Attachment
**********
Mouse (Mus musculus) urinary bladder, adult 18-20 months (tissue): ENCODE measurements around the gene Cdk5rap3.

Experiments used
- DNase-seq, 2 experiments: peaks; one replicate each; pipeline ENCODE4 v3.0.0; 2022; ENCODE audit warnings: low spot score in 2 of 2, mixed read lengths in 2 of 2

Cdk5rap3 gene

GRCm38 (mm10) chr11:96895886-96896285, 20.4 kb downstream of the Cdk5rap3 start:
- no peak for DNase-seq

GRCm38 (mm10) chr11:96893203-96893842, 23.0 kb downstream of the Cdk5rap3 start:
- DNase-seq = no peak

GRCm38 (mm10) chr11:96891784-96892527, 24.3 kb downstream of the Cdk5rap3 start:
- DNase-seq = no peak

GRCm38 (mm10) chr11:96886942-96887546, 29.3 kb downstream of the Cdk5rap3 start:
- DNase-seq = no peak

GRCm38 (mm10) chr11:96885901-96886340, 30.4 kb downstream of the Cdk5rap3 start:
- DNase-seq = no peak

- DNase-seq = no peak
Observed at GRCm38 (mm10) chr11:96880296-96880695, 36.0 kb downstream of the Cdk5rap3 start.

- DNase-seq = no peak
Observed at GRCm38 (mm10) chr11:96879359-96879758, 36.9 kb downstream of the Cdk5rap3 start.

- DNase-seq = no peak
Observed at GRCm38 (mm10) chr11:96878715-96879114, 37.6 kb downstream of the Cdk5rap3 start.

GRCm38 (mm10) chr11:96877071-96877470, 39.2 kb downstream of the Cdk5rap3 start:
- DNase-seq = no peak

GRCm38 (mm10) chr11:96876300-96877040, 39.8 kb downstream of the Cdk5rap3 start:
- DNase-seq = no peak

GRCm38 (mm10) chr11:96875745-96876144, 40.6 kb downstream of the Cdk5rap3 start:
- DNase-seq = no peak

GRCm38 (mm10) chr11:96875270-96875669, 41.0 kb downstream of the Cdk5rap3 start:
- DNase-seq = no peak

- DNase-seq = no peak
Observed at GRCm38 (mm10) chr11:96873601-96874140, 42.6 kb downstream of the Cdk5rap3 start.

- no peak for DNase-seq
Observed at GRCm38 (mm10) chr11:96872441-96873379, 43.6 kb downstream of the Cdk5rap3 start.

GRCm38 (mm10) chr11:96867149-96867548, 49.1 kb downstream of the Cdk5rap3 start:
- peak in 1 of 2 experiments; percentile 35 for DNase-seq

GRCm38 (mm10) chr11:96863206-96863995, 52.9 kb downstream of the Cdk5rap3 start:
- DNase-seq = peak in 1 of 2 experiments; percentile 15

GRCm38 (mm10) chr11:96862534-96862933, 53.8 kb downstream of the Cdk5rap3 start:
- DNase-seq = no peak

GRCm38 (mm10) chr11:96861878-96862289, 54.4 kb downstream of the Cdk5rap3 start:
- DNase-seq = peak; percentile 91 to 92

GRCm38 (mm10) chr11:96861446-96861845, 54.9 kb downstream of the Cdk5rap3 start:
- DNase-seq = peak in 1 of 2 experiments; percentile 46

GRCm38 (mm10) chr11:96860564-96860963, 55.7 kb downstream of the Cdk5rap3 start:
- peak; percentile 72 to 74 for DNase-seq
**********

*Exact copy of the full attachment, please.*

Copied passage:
Mouse (Mus musculus) urinary bladder, adult 18-20 months (tissue): ENCODE measurements around the gene Cdk5rap3.

Experiments used
- DNase-seq, 2 experiments: peaks; one replicate each; pipeline ENCODE4 v3.0.0; 2022; ENCODE audit warnings: low spot score in 2 of 2, mixed read lengths in 2 of 2

Cdk5rap3 gene

GRCm38 (mm10) chr11:96895886-96896285, 20.4 kb downstream of the Cdk5rap3 start:
- no peak for DNase-seq

GRCm38 (mm10) chr11:96893203-96893842, 23.0 kb downstream of the Cdk5rap3 start:
- DNase-seq = no peak

GRCm38 (mm10) chr11:96891784-96892527, 24.3 kb downstream of the Cdk5rap3 start:
- DNase-seq = no peak

GRCm38 (mm10) chr11:96886942-96887546, 29.3 kb downstream of the Cdk5rap3 start:
- DNase-seq = no peak

GRCm38 (mm10) chr11:96885901-96886340, 30.4 kb downstream of the Cdk5rap3 start:
- DNase-seq = no peak

- DNase-seq = no peak
Observed at GRCm38 (mm10) chr11:96880296-96880695, 36.0 kb downstream of the Cdk5rap3 start.

- DNase-seq = no peak
Observed at GRCm38 (mm10) chr11:96879359-96879758, 36.9 kb downstream of the Cdk5rap3 start.

- DNase-seq = no peak
Observed at GRCm38 (mm10) chr11:96878715-96879114, 37.6 kb downstream of the Cdk5rap3 start.

GRCm38 (mm10) chr11:96877071-96877470, 39.2 kb downstream of the Cdk5rap3 start:
- DNase-seq = no peak

GRCm38 (mm10) chr11:96876300-96877040, 39.8 kb downstream of the Cdk5rap3 start:
- DNase-seq = no peak

GRCm38 (mm10) chr11:96875745-96876144, 40.6 kb downstream of the Cdk5rap3 start:
- DNase-seq = no peak

GRCm38 (mm10) chr11:96875270-96875669, 41.0 kb downstream of the Cdk5rap3 start:
- DNase-seq = no peak

- DNase-seq = no peak
Observed at GRCm38 (mm10) chr11:96873601-96874140, 42.6 kb downstream of the Cdk5rap3 start.

- no peak for DNase-seq
Observed at GRCm38 (mm10) chr11:96872441-96873379, 43.6 kb downstream of the Cdk5rap3 start.

GRCm38 (mm10) chr11:96867149-96867548, 49.1 kb downstream of the Cdk5rap3 start:
- peak in 1 of 2 experiments; percentile 35 for DNase-seq

GRCm38 (mm10) chr11:96863206-96863995, 52.9 kb downstream of the Cdk5rap3 start:
- DNase-seq = peak in 1 of 2 experiments; percentile 15

GRCm38 (mm10) chr11:96862534-96862933, 53.8 kb downstream of the Cdk5rap3 start:
- DNase-seq = no peak

GRCm38 (mm10) chr11:96861878-96862289, 54.4 kb downstream of the Cdk5rap3 start:
- DNase-seq = peak; percentile 91 to 92

GRCm38 (mm10) chr11:96861446-96861845, 54.9 kb downstream of the Cdk5rap3 start:
- DNase-seq = peak in 1 of 2 experiments; percentile 46

GRCm38 (mm10) chr11:96860564-96860963, 55.7 kb downstream of the Cdk5rap3 start:
- peak; percentile 72 to 74 for DNase-seq